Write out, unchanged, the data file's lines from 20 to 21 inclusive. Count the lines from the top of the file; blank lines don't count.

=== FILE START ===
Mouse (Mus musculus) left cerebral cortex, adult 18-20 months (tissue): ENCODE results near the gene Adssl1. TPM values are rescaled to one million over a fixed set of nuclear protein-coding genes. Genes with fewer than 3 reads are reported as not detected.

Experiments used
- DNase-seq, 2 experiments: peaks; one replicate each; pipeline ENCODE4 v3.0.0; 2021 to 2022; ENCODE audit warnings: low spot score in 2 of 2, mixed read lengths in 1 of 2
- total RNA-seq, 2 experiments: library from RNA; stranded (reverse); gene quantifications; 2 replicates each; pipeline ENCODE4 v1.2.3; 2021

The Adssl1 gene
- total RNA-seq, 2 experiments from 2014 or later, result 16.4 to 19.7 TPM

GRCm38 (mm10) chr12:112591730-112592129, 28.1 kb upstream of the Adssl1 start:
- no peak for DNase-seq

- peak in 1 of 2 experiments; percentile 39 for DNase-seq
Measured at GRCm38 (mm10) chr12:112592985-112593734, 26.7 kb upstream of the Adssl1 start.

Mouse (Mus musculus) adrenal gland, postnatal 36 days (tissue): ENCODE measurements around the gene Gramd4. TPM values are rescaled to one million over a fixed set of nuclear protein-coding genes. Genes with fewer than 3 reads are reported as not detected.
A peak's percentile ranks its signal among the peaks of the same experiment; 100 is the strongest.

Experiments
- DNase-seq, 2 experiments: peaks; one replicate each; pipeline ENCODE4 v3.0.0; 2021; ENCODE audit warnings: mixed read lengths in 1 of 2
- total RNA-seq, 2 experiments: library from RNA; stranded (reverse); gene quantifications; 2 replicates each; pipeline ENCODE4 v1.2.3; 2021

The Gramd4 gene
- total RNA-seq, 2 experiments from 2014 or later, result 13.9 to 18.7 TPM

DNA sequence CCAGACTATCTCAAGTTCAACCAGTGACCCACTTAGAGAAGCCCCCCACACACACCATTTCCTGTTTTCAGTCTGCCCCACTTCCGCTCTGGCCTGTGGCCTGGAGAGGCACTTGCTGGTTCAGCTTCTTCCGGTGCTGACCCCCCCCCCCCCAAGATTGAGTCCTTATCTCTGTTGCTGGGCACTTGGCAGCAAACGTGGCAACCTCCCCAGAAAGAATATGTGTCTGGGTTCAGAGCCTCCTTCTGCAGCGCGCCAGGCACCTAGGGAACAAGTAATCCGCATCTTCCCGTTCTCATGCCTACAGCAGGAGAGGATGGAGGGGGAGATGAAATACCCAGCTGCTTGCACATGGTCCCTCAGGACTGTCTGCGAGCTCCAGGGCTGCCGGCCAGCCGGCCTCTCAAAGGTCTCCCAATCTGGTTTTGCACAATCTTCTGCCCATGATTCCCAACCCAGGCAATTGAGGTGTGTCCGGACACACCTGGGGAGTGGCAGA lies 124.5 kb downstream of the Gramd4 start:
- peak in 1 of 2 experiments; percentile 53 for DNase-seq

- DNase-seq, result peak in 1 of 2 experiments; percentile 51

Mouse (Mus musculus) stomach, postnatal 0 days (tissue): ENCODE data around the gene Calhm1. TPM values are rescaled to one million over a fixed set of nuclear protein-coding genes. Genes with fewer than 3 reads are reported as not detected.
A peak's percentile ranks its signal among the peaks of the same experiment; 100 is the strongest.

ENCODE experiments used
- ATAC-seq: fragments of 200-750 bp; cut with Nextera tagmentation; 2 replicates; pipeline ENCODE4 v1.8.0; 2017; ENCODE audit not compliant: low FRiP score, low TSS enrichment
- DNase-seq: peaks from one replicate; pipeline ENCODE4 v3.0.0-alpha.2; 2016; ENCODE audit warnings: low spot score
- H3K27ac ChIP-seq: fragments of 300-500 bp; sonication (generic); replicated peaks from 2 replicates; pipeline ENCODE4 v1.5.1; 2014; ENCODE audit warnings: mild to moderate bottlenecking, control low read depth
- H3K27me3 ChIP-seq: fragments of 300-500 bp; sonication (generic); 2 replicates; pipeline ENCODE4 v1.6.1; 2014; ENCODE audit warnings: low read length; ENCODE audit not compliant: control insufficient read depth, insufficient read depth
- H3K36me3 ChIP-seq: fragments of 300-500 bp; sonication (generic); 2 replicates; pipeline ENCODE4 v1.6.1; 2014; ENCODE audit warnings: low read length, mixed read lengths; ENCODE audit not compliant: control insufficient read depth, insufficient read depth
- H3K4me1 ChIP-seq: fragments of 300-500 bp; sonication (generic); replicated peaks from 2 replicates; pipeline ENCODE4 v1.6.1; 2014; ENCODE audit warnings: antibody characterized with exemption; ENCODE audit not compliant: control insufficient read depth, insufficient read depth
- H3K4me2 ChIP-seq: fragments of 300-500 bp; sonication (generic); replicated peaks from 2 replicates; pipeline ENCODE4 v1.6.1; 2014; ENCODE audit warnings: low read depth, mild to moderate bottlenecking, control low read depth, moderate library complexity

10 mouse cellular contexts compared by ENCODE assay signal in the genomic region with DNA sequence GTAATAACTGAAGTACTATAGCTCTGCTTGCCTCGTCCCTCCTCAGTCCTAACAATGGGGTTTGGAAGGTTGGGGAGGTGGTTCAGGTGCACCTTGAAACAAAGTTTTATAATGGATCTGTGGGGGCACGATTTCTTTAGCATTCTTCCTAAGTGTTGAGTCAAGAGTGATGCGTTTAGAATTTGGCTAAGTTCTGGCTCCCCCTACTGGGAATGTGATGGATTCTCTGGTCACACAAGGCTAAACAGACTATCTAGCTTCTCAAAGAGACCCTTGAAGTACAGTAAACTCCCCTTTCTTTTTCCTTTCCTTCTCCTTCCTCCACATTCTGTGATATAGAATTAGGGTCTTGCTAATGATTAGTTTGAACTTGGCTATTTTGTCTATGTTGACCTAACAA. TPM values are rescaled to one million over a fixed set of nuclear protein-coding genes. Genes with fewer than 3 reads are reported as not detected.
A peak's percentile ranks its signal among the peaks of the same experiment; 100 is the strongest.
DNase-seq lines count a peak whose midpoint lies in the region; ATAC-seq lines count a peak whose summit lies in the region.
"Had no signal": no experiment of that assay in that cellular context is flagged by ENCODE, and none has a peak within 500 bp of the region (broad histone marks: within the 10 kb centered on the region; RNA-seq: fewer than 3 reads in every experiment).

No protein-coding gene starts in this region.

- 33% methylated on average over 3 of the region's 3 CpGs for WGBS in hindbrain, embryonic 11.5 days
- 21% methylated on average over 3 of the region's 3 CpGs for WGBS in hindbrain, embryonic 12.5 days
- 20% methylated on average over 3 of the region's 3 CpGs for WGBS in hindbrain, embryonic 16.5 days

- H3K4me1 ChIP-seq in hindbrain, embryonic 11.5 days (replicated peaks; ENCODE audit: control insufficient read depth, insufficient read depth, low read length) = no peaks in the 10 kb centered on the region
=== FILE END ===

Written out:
- DNase-seq, result peak in 1 of 2 experiments; percentile 51

Mouse (Mus musculus) stomach, postnatal 0 days (tissue): ENCODE data around the gene Calhm1. TPM values are rescaled to one million over a fixed set of nuclear protein-coding genes. Genes with fewer than 3 reads are reported as not detected.